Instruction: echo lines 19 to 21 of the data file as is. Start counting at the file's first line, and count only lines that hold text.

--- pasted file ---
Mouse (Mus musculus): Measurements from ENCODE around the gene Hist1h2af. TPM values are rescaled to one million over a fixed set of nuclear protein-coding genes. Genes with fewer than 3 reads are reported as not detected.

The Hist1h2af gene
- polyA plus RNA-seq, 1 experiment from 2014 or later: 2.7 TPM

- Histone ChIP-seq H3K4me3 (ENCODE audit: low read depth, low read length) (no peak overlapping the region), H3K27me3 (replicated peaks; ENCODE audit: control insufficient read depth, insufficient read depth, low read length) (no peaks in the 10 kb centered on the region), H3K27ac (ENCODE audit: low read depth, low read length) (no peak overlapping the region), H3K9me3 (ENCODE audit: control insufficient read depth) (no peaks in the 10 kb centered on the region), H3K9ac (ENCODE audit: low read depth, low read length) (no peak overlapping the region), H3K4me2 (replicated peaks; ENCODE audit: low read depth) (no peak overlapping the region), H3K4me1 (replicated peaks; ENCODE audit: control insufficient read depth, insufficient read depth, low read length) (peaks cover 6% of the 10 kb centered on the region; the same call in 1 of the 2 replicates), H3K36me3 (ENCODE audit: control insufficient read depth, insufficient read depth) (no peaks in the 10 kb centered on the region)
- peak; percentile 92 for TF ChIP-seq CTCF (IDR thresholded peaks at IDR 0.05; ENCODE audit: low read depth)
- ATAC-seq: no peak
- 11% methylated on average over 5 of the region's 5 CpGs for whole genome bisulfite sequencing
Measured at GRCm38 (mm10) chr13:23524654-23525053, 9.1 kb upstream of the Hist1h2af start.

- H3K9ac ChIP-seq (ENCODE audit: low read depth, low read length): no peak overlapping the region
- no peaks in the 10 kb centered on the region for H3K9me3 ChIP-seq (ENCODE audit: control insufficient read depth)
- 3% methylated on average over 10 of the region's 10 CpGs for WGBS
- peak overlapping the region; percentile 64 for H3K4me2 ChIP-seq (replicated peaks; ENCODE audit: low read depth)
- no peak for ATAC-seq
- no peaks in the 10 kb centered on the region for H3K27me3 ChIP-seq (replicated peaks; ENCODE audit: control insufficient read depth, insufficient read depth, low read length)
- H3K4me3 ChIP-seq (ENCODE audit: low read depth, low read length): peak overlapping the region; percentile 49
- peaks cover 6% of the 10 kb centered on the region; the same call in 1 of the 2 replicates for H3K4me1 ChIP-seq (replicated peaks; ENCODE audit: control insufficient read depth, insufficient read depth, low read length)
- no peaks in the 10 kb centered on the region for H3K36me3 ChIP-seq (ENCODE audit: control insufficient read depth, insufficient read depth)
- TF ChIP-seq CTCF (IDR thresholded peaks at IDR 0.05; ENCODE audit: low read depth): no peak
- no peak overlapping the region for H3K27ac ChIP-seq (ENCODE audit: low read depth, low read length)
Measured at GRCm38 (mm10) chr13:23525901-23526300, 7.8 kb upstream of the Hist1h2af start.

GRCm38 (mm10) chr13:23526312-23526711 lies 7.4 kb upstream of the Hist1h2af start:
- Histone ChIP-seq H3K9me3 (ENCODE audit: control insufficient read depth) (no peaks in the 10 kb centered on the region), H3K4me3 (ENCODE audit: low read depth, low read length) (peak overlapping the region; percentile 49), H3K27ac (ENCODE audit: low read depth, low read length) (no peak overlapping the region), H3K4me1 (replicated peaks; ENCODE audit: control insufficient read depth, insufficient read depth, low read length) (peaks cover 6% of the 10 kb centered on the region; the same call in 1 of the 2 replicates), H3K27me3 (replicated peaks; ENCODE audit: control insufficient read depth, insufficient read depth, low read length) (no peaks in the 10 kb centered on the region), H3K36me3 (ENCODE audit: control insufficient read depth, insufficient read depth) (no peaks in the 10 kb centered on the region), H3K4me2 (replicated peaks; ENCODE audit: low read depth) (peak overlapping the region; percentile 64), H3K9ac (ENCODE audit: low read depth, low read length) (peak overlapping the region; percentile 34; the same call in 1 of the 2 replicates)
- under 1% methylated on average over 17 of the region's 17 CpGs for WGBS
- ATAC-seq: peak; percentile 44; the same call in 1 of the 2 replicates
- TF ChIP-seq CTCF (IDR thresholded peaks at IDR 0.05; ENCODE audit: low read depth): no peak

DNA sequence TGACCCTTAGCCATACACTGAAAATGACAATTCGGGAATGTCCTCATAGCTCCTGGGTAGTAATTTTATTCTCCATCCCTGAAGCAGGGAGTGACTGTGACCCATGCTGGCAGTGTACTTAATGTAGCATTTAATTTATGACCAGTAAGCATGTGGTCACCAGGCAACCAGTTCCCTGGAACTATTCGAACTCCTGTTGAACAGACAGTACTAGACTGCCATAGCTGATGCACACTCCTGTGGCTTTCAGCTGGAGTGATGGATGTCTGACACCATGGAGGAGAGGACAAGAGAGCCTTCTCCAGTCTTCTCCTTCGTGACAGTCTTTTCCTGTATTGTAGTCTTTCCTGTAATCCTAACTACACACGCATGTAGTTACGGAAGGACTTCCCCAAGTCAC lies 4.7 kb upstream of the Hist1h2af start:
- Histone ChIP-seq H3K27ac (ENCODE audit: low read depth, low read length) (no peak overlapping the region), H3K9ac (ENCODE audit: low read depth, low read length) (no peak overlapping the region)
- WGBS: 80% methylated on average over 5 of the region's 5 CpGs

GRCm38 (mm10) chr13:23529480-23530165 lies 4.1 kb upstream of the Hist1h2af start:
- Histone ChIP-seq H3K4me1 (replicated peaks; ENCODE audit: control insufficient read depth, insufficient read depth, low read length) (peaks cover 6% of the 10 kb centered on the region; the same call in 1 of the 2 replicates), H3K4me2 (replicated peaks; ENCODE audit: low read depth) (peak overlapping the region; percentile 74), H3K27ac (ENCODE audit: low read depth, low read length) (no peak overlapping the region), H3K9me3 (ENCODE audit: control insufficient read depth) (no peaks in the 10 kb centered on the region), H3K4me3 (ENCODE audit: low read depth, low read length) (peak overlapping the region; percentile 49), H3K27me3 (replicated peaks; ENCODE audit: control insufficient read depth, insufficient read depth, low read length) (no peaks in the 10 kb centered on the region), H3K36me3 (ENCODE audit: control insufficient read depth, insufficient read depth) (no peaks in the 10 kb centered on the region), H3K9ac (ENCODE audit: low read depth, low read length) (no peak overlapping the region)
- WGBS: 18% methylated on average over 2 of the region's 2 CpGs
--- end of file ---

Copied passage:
- no peak overlapping the region for H3K27ac ChIP-seq (ENCODE audit: low read depth, low read length)
Measured at GRCm38 (mm10) chr13:23525901-23526300, 7.8 kb upstream of the Hist1h2af start.

GRCm38 (mm10) chr13:23526312-23526711 lies 7.4 kb upstream of the Hist1h2af start: